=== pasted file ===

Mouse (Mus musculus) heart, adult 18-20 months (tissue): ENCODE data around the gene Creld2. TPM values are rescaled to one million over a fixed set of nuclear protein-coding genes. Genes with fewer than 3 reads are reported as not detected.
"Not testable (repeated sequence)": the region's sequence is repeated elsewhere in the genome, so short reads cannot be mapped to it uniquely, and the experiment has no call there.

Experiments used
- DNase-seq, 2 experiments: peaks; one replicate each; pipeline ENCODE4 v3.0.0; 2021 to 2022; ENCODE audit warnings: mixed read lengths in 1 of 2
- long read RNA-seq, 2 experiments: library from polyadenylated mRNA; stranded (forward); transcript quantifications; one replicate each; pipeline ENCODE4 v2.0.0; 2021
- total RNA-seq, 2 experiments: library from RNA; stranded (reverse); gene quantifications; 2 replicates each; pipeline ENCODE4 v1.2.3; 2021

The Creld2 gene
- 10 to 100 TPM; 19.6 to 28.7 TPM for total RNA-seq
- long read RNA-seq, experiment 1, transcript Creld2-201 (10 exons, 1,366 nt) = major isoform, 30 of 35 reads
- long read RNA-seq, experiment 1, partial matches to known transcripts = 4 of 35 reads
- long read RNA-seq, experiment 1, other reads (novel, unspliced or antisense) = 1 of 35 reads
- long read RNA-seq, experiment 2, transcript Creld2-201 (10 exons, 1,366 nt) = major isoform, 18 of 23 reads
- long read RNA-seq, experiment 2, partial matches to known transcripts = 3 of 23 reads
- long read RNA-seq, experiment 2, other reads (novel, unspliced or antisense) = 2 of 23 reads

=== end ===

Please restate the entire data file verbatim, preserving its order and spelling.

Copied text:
Mouse (Mus musculus) heart, adult 18-20 months (tissue): ENCODE data around the gene Creld2. TPM values are rescaled to one million over a fixed set of nuclear protein-coding genes. Genes with fewer than 3 reads are reported as not detected.
"Not testable (repeated sequence)": the region's sequence is repeated elsewhere in the genome, so short reads cannot be mapped to it uniquely, and the experiment has no call there.

Experiments used
- DNase-seq, 2 experiments: peaks; one replicate each; pipeline ENCODE4 v3.0.0; 2021 to 2022; ENCODE audit warnings: mixed read lengths in 1 of 2
- long read RNA-seq, 2 experiments: library from polyadenylated mRNA; stranded (forward); transcript quantifications; one replicate each; pipeline ENCODE4 v2.0.0; 2021
- total RNA-seq, 2 experiments: library from RNA; stranded (reverse); gene quantifications; 2 replicates each; pipeline ENCODE4 v1.2.3; 2021

The Creld2 gene
- 10 to 100 TPM; 19.6 to 28.7 TPM for total RNA-seq
- long read RNA-seq, experiment 1, transcript Creld2-201 (10 exons, 1,366 nt) = major isoform, 30 of 35 reads
- long read RNA-seq, experiment 1, partial matches to known transcripts = 4 of 35 reads
- long read RNA-seq, experiment 1, other reads (novel, unspliced or antisense) = 1 of 35 reads
- long read RNA-seq, experiment 2, transcript Creld2-201 (10 exons, 1,366 nt) = major isoform, 18 of 23 reads
- long read RNA-seq, experiment 2, partial matches to known transcripts = 3 of 23 reads
- long read RNA-seq, experiment 2, other reads (novel, unspliced or antisense) = 2 of 23 reads